This scenario – or something close to it – has played out over and over again for many children. Only recently have I started to witness some parents training their children to be proud of their talents and to talk about it honestly.

But for most of us who grew up with parents like Sarah’s, it’s not easy. It’s a challenge to find that place where you claim your talent and pursue its development without needing anyone else’s permission or approval.

It has taken me decades to embrace fully my gifts. My fear was that if I spoke about them honestly, I’d be seen as trying to draw attention to myself and as a result, be labeled as “needy”—also known as “fishing for compliments.”

We were told that such people were insecure and needed constant affirmation from others in order to feel important or worthy.

I now look back on all of this and think it’s pretty messed up.

I’m a big believer in self-love. But how do you love yourself if whenever you acknowledge something special about you, you’re told to put a lid on it?

This can make you think it’s bad to think and feel good things about yourself.

I’m not a psychologist but am a keen observer of people and how they act. I’ve noticed that those who are able to recognize their gifts and publicly talk about them without apology are usually people who are secure and love themselves.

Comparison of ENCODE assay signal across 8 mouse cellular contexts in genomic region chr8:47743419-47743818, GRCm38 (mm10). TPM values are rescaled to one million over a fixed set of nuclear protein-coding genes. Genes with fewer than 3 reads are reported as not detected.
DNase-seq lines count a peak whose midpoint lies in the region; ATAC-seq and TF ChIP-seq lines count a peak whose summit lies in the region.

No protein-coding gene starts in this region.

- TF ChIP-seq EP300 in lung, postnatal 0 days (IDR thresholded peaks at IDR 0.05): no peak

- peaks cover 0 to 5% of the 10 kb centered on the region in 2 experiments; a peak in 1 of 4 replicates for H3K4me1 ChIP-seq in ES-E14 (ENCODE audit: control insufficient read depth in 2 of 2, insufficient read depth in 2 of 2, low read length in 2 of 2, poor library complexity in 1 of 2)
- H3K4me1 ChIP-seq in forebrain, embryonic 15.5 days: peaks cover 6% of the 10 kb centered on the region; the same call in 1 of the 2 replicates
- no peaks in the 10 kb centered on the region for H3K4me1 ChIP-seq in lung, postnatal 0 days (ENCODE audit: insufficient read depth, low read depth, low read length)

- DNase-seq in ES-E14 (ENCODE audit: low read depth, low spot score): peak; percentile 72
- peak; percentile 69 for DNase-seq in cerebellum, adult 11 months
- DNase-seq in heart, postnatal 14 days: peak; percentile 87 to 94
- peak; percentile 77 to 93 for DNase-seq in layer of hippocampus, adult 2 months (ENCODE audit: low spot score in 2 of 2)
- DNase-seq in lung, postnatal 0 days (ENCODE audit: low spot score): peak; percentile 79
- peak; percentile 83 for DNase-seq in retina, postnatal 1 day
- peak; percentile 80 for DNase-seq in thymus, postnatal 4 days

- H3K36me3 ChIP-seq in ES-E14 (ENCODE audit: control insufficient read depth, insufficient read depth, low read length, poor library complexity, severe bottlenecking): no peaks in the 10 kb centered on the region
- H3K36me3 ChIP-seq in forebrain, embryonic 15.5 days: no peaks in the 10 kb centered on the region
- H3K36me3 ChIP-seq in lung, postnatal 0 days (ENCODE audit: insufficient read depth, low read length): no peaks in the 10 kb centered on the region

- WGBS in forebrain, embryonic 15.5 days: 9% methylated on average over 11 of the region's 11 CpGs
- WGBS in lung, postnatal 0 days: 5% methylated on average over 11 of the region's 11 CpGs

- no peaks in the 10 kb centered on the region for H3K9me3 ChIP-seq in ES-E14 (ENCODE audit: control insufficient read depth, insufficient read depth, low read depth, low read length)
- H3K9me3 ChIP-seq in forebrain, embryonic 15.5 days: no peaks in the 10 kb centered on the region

Give yourself the gift of appreciation

If you’re resonating with what I’m talking about, then realize it will take time to acknowledge your gifts in a healthy way. You may need to incorporate intentional exercises like meditation, positive thinking, and affirmations.

One of my favorite authors is Julia Cameron, who wrote The Artist’s Way and many other books on creativity and inspiration.

She wrote several books that featured inspirational daily thoughts. I have Blessings: Prayers and Declarations for a Heartful Life. Here is a very good meditation about creating (emphasis mine):

MY CREATIVITY FUNDS THE CREATIVITY OF ALL

My creativity is an act of my soul. I am rooted in the creativity of the entire universe.